Dense Breast Notification Laws: Study Shows Pros and Cons

Kate Johnson

September 27, 2012

September 27, 2012 — Technologist-performed handheld ultrasound screening in women with dense breasts yields a detection rate of 3.2 additional cancers per 1000 women screened, but has a high false-positive rate, according to a study published in the October issue of Radiology.

The screening, offered to women in the general population with dense breasts, "can aid detection of small mammographically occult breast cancers...although the overall PPV [positive predictive value] is low," write lead author Regina Hooley, MD, and colleagues from the Department of Diagnostic Radiology at Yale University School of Medicine in New Haven, Connecticut.

The retrospective study involved all women with dense breast tissue who underwent screening ultrasound at the Yale University School of Medicine from October 1, 2009 to September 30, 2010 — the first year in which Connecticut required radiologists to communicate dense breast information to patients undergoing mammography (Connecticut Public Act 09-41).

A separate preexisting law mandates that Connecticut insurance companies pay for physician-recommended breast ultrasound, the authors note.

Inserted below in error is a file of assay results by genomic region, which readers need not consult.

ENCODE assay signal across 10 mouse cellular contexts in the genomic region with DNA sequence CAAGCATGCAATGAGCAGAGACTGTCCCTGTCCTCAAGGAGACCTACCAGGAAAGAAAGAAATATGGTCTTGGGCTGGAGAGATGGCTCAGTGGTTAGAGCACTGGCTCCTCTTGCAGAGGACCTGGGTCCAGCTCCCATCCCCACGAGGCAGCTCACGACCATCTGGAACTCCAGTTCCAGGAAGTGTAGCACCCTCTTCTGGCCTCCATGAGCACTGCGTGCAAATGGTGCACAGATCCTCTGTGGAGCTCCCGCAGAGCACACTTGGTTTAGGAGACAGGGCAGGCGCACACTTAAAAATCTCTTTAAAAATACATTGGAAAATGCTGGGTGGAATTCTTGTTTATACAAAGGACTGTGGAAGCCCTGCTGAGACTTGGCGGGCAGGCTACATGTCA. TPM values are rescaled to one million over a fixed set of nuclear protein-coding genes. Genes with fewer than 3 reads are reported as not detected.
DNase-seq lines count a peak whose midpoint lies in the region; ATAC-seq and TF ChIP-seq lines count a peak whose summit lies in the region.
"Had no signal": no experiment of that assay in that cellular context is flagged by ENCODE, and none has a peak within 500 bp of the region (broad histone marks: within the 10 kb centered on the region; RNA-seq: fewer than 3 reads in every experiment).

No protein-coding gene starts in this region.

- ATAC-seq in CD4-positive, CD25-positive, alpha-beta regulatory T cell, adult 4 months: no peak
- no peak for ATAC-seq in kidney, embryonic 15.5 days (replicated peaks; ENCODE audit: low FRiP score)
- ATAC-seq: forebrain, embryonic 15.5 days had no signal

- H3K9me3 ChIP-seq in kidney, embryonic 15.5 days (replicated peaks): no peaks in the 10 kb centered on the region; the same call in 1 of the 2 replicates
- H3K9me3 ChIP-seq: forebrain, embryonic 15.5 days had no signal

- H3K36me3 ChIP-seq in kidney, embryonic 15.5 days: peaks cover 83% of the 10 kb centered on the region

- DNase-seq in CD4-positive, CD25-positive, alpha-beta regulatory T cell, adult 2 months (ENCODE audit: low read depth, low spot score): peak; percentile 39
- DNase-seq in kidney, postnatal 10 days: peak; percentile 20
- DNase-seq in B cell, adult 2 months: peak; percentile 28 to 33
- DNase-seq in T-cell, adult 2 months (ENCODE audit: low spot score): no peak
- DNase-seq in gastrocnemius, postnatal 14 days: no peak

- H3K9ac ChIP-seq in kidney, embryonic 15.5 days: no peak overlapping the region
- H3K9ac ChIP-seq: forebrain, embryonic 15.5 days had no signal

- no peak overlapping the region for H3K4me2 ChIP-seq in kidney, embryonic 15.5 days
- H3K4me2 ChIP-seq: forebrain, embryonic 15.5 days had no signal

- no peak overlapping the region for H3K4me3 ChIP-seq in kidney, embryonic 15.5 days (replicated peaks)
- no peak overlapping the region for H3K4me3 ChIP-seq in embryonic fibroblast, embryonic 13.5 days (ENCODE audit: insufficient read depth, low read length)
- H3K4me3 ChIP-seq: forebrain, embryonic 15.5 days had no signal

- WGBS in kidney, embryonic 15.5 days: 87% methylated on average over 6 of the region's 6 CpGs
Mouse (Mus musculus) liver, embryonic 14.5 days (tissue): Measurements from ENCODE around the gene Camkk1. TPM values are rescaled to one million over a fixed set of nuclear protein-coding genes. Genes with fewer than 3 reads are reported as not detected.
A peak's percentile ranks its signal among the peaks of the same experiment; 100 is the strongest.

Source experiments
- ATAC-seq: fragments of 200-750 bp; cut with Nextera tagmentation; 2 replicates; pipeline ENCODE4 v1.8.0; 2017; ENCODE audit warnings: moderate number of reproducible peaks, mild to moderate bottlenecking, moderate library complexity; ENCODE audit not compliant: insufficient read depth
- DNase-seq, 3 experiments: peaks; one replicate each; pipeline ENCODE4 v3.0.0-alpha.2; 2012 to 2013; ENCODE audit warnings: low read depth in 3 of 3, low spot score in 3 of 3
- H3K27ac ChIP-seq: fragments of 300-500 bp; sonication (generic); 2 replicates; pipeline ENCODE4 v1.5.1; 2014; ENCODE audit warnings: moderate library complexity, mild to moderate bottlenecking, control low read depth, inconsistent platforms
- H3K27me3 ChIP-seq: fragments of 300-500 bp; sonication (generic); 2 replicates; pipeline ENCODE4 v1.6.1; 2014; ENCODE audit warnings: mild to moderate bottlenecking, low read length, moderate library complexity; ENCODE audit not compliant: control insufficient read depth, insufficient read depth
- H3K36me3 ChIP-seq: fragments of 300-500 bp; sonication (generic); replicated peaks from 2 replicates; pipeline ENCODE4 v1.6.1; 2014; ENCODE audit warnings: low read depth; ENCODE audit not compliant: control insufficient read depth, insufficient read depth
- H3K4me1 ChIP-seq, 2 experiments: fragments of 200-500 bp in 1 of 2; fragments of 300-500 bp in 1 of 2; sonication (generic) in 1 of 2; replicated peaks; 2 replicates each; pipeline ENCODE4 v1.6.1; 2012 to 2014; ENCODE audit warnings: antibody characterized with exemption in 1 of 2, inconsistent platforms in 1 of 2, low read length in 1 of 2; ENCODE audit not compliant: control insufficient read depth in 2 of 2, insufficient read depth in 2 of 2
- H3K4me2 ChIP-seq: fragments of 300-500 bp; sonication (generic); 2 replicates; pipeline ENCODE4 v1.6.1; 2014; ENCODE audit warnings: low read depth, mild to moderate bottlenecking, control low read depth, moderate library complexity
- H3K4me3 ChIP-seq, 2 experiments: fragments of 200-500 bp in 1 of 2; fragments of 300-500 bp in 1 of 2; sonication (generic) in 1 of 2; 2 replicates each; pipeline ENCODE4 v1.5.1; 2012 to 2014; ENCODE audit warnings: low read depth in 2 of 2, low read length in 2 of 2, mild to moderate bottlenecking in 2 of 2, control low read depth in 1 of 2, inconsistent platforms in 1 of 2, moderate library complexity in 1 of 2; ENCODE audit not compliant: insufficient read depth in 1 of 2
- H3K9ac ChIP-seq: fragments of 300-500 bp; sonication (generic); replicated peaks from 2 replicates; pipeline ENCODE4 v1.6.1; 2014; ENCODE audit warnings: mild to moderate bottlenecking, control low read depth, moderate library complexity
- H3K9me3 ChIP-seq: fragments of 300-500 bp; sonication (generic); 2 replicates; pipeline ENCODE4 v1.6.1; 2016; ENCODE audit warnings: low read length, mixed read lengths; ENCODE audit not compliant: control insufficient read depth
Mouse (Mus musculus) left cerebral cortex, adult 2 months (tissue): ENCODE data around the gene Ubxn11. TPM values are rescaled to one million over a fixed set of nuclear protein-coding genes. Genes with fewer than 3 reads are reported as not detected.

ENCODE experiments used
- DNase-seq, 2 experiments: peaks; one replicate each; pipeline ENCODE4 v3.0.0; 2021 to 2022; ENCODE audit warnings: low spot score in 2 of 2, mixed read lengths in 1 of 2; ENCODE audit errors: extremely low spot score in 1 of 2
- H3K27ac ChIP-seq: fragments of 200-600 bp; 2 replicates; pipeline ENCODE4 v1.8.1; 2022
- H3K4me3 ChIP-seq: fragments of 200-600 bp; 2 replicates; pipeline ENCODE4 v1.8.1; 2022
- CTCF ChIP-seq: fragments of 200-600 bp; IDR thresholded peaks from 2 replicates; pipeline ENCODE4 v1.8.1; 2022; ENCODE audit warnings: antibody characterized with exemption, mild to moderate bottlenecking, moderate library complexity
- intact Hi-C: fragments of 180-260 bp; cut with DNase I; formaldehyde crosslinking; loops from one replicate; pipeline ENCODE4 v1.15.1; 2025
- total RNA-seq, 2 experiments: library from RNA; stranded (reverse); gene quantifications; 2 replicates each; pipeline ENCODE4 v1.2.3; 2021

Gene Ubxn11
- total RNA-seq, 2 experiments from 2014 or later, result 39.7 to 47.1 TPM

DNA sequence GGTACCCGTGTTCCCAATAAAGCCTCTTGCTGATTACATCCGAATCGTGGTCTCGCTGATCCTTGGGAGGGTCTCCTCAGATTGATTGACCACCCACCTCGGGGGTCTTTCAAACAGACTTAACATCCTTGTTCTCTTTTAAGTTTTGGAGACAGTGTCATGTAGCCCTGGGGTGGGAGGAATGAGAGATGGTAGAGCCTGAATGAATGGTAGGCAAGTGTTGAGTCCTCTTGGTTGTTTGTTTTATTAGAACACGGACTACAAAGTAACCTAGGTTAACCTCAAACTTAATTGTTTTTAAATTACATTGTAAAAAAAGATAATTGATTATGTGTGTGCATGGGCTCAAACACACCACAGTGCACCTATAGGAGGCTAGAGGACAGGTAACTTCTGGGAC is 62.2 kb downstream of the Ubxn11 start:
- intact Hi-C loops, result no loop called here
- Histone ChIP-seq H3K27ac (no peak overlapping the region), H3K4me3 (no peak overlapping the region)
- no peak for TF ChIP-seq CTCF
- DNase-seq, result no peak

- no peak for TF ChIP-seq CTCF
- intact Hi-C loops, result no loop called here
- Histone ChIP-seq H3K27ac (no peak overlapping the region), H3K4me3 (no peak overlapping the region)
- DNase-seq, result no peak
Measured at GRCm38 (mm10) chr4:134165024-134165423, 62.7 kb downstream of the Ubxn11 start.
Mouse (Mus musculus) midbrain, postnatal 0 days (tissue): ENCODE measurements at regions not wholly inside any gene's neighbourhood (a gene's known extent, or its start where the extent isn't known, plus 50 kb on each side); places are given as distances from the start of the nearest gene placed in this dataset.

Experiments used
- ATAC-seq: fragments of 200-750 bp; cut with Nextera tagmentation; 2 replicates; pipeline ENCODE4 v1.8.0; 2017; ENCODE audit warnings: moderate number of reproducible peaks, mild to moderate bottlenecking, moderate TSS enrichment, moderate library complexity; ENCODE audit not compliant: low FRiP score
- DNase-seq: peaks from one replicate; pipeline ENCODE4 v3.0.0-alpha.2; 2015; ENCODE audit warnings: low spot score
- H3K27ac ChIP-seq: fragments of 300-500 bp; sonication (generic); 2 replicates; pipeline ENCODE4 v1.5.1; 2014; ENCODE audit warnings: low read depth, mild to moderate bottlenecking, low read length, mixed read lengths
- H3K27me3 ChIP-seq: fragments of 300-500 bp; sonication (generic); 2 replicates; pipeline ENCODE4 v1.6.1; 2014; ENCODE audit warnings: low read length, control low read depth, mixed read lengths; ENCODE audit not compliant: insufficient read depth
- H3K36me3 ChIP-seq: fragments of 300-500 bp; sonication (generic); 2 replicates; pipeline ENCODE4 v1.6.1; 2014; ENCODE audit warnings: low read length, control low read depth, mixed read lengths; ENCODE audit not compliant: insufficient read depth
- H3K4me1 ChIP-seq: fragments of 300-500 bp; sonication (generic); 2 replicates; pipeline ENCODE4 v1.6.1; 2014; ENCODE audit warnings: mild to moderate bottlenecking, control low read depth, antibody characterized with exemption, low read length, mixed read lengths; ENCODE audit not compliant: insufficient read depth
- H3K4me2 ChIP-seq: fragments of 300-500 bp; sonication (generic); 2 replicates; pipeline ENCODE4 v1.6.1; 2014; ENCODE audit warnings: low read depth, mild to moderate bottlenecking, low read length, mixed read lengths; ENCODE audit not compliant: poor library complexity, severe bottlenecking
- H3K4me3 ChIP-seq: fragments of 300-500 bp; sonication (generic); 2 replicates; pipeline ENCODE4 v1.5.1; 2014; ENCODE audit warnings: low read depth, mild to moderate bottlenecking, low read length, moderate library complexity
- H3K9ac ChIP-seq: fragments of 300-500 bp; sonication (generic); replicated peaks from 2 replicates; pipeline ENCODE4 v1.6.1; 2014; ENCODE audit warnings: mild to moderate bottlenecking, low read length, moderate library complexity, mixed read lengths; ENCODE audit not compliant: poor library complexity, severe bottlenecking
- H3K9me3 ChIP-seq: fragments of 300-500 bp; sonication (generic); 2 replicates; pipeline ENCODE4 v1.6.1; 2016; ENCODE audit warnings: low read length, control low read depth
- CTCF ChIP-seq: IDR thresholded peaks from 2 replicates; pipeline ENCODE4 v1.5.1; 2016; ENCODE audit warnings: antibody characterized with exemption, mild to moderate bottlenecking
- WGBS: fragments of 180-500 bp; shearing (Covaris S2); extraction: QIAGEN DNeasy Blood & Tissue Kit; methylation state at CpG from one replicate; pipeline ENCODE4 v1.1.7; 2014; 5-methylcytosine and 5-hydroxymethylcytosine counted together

This study is especially important given legislative trends on screening ultrasound in the United States, said an expert not involved in the study.

There is much to learn from the Connecticut experience.

"Now that Texas, Virginia, New York, and most recently...California have passed similar legislation requiring patient notification of breast density (but not including a requirement for insurance reimbursement for supplemental screening), there is much to learn from the Connecticut experience," Wendie A. Berg, MD, PhD, told Medscape Medical News in an email. Dr. Berg is professor of radiology at the University of Pittsburgh School of Medicine in Pennsylvania.

Another expert was less equivocal about the study's importance.

These findings expose many of the weaknesses of current breast ultrasound research and highlight the prematurity of breast density notification laws, said Carl D'Orsi, MD, emeritus director of the division of breast imaging, director of breast imaging research at Emory University in Atlanta, Georgia, and spokesperson for the Society of Breast Imaging. He and Edward Sickles, MD, from the University of California, San Francisco, coauthored an accompanying editorial.